What is Genetic Testing?
Genetic testing is the testing of an individual’s DNA to identify changes in their chromosomes, genes, or proteins.
It may identify if an individual has a specific genetic condition, is at risk of developing a genetic condition, or if they are a carrier of a genetic mutation.
Understanding genetic testing for genetic syndromes.
Individuals or families may be referred for genetic screening if there is a family history of inherited genetic conditions, or following abnormal test results during standard prenatal testing, or if a person is showing symptoms or features of a particular genetic condition or an unknown condition.
Several genetic tests are currently standard across the US. These include screenings of newborns for conditions including phenylketonuria (PKU) or sickle cell anemia. Routine prenatal genetic testing includes screening for down syndrome through the nuchal translucency test. Genetic screening is also increasingly common during the IVF process’s pre-implementation period to determine if a fetus is healthy before being implanted. Simultaneously, some tests are to screen populations at risk, and some tests are for a concrete diagnosis.
How is the testing performed?
The testing process will begin with genetic counseling. It is highly recommended that genetic counseling be started before any tests are proposed or planned. Genetic counseling can help walk families and individuals through the screening process and help them to understand better which tests might be the most relevant according to their needs. It will also help prepare individuals and families for the possibility of a positive test result and the future health and mental implications of such.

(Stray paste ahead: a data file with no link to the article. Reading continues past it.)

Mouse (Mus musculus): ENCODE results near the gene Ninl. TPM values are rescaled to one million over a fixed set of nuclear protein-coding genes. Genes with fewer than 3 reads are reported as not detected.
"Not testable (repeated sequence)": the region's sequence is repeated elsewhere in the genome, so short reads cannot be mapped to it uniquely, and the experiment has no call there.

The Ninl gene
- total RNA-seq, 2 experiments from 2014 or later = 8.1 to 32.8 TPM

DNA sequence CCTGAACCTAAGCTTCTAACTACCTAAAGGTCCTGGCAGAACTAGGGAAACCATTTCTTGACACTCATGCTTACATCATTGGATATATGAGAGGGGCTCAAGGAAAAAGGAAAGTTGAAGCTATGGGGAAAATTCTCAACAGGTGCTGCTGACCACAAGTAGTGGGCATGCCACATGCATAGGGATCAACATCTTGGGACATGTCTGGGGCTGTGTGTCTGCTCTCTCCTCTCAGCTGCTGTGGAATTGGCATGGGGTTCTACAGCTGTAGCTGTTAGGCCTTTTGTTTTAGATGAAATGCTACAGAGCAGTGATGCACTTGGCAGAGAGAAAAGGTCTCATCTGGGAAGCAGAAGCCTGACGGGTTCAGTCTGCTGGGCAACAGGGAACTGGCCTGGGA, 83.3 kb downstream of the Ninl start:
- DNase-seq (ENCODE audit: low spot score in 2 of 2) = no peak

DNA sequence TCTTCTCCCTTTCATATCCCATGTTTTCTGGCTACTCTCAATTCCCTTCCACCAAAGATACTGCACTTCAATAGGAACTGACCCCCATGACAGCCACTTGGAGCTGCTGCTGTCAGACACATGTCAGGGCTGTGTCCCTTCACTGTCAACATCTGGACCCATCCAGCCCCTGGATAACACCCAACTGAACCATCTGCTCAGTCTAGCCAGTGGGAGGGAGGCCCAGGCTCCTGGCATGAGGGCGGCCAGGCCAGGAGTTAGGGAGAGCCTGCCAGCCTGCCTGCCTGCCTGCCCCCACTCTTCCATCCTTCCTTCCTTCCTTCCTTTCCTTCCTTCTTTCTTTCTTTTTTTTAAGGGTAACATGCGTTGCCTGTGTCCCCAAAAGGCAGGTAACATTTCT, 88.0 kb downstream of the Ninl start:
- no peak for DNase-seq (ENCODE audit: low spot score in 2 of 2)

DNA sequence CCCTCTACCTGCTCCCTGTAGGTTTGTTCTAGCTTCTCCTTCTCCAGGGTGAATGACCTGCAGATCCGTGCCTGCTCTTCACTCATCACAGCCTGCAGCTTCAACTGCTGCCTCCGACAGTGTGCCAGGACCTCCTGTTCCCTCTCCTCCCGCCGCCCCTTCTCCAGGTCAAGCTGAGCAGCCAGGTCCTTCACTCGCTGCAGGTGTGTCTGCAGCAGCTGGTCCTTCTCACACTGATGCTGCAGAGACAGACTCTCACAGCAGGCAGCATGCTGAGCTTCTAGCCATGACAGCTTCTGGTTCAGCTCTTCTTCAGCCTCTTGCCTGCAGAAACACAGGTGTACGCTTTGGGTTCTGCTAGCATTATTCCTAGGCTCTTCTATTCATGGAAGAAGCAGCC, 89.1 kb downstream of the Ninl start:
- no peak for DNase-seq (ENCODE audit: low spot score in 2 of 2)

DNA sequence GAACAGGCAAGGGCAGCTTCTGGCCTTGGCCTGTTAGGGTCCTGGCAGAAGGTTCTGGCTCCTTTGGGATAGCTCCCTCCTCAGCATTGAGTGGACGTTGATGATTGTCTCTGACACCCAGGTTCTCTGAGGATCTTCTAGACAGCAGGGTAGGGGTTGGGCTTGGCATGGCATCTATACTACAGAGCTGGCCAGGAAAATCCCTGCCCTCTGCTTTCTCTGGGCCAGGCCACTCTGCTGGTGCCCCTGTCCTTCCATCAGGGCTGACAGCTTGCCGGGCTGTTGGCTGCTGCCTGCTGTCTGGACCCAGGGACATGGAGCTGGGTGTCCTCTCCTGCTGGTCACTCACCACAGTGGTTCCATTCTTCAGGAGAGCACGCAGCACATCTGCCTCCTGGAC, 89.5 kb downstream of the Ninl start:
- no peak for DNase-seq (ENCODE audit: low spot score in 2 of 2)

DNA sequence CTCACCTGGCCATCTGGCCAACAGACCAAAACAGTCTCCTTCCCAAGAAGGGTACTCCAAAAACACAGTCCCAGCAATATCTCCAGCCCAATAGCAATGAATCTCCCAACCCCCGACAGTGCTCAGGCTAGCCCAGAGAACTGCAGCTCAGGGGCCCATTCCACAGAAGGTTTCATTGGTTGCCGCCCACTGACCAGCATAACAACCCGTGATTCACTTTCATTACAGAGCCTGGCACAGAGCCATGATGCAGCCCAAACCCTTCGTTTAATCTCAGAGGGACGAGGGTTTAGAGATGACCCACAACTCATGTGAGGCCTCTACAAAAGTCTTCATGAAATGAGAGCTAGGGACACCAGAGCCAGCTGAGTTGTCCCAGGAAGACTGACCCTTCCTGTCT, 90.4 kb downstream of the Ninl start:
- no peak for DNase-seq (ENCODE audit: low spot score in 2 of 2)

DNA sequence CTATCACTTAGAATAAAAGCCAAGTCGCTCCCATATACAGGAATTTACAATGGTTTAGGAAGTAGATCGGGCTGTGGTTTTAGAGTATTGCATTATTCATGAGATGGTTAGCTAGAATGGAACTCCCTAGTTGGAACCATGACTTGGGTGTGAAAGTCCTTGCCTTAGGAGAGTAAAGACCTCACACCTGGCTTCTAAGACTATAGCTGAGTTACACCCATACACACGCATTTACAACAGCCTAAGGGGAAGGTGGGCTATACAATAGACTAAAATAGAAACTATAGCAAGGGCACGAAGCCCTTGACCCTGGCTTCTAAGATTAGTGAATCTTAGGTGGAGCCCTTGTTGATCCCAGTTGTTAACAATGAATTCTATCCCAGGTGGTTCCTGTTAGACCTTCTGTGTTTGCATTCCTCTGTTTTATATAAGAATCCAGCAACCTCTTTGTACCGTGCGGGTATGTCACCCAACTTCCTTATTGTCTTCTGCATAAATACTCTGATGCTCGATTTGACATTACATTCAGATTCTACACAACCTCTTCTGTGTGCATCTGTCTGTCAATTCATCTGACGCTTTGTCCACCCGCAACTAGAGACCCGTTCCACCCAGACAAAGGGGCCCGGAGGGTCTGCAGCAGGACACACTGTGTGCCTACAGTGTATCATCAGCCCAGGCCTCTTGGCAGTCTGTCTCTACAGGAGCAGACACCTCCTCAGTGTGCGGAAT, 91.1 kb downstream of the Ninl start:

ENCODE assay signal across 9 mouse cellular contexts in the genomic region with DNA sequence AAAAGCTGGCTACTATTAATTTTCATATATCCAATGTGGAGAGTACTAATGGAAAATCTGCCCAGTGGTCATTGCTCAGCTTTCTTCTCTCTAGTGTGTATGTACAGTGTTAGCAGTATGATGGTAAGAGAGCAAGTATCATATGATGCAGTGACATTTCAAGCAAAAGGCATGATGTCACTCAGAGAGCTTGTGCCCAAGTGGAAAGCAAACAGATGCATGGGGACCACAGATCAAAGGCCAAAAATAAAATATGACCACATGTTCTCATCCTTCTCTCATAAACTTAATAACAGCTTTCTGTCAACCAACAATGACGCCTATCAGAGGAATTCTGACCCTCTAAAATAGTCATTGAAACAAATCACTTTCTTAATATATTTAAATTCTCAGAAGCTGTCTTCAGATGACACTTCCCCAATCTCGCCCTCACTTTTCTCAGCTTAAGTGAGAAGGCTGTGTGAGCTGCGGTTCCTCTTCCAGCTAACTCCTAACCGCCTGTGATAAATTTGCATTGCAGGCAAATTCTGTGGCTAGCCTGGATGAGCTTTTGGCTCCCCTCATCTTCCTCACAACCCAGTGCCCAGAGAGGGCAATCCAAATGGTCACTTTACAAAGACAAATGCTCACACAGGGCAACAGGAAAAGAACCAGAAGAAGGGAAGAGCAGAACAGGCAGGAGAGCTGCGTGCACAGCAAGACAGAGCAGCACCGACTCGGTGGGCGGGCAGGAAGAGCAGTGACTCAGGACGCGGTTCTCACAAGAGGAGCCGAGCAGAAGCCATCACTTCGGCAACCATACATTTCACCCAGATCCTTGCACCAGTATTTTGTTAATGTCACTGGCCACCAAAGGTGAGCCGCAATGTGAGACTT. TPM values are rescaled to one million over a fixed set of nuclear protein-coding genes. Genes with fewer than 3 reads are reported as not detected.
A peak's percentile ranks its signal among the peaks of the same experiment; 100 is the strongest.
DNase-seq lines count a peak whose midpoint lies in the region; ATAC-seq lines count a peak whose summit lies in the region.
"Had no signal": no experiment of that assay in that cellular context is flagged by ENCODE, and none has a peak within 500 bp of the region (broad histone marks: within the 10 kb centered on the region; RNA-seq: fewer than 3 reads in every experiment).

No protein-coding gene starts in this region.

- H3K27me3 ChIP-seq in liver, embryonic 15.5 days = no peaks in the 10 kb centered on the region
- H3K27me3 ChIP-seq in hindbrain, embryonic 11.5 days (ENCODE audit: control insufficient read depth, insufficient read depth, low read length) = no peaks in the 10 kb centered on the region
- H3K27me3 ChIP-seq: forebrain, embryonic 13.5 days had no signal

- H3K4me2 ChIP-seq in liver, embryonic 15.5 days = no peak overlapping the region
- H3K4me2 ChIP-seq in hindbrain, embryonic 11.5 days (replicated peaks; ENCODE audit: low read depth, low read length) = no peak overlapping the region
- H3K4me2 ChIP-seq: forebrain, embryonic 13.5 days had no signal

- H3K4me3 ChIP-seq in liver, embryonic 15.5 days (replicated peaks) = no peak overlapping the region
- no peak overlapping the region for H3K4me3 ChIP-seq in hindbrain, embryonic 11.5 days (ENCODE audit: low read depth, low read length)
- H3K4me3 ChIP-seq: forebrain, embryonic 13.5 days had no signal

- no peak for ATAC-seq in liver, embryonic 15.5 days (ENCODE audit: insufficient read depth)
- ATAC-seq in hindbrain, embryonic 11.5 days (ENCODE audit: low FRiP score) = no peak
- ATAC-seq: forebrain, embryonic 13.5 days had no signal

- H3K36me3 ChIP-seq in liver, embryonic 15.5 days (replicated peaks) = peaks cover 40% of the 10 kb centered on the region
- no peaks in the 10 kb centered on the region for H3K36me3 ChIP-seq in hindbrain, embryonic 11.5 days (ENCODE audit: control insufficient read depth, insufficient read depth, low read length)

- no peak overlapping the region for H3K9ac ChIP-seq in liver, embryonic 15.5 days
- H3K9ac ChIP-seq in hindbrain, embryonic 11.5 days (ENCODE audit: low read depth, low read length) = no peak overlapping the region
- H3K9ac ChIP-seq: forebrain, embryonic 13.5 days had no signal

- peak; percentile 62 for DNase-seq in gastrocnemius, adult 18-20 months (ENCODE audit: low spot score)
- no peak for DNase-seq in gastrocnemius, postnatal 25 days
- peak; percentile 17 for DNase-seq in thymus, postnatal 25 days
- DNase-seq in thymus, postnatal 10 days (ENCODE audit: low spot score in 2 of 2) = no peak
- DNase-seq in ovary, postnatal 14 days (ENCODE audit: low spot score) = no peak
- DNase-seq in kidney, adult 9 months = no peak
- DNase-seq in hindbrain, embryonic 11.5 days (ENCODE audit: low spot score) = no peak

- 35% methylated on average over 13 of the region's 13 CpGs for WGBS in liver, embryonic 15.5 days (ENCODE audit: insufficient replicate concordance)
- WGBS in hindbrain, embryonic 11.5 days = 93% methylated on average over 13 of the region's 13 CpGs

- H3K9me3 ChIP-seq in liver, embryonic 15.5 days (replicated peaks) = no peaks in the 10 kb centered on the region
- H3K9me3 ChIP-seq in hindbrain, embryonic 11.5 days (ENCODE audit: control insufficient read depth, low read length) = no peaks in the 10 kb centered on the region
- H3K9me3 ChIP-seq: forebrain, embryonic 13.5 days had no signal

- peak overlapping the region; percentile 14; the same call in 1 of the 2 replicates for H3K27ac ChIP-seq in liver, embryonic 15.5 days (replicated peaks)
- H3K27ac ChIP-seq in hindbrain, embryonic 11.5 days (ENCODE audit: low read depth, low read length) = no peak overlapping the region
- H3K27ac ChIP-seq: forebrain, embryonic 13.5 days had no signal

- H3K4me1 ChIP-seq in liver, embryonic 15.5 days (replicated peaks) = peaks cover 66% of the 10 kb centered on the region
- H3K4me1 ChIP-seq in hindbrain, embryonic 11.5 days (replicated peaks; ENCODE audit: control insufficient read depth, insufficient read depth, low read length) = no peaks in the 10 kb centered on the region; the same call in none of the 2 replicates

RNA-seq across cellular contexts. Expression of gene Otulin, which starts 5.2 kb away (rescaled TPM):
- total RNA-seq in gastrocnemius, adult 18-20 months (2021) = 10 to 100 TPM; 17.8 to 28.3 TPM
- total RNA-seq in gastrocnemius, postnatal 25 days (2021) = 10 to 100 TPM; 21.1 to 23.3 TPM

The testing may involve taking a blood sample and or a cheek swab. A medical geneticist should conduct it. In prenatal testing, it may involve testing blood taken from the mother or a sample taken from the amniotic fluid or tissues (chorionic villi) around the developing fetus.
Moving forward in your diagnostic journey
A genetic test may help with the diagnosis of a particular syndrome. Still, it will not determine which symptoms or their severity and how they might affect an individual. In many cases testing is not the end of the diagnostic odyssey, as further counseling and support, including treatment, if available, will be necessary.
Genetic testing is an important step in a patient’s diagnostic journey. And it should always be accompanied by genetic counseling and support.